The discovery and characterization of exoplanets around nearby stars is driven by profound scientific questions about the uniqueness of Earth and our Solar System, and the conditions under which life could exist elsewhere in our Galaxy. Doppler spectroscopy, or the radial velocity (RV) technique, has been used extensively to identify hundreds of exoplanets, but with notable challenges in detecting terrestrial mass planets orbiting within habitable zones. We describe infrared RV spectroscopy at the 10 m Hobby-Eberly telescope that leverages a 30 GHz electro-optic laser frequency comb with nanophotonic supercontinuum to calibrate the Habitable Zone Planet Finder spectrograph. Demonstrated instrument precision <10 cm/s and stellar RVs approaching 1 m/s open the path to discovery and confirmation of habitable zone planets around M-dwarfs, the most ubiquitous type of stars in our Galaxy.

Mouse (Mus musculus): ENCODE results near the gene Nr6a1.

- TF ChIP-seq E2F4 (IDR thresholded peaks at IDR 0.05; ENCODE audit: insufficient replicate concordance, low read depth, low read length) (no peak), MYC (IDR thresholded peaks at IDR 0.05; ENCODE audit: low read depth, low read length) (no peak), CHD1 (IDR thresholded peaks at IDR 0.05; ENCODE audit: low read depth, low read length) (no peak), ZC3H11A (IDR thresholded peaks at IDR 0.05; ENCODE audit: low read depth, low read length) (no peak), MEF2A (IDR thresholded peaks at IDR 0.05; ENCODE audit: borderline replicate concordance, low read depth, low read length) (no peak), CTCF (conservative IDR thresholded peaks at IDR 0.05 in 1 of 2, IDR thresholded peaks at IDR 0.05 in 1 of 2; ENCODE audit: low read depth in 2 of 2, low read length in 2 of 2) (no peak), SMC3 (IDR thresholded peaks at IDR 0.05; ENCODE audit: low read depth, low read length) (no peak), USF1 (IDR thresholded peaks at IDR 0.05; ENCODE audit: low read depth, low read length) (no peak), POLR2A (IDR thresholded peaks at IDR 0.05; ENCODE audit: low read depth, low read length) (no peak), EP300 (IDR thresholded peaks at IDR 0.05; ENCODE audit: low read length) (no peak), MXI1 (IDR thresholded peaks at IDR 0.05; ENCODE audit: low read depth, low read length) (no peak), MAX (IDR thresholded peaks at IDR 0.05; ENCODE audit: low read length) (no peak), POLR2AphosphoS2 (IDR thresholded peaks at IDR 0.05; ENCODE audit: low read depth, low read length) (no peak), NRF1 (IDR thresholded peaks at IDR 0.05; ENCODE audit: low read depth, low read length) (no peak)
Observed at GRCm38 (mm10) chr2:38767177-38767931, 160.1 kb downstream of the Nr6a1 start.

- Pub Date:
- February 2019
- Astrophysics - Earth and Planetary Astrophysics;
- Astrophysics - Instrumentation and Methods for Astrophysics;
- Physics - Optics
- V6, Issue 2, pp. 233-239 (2019)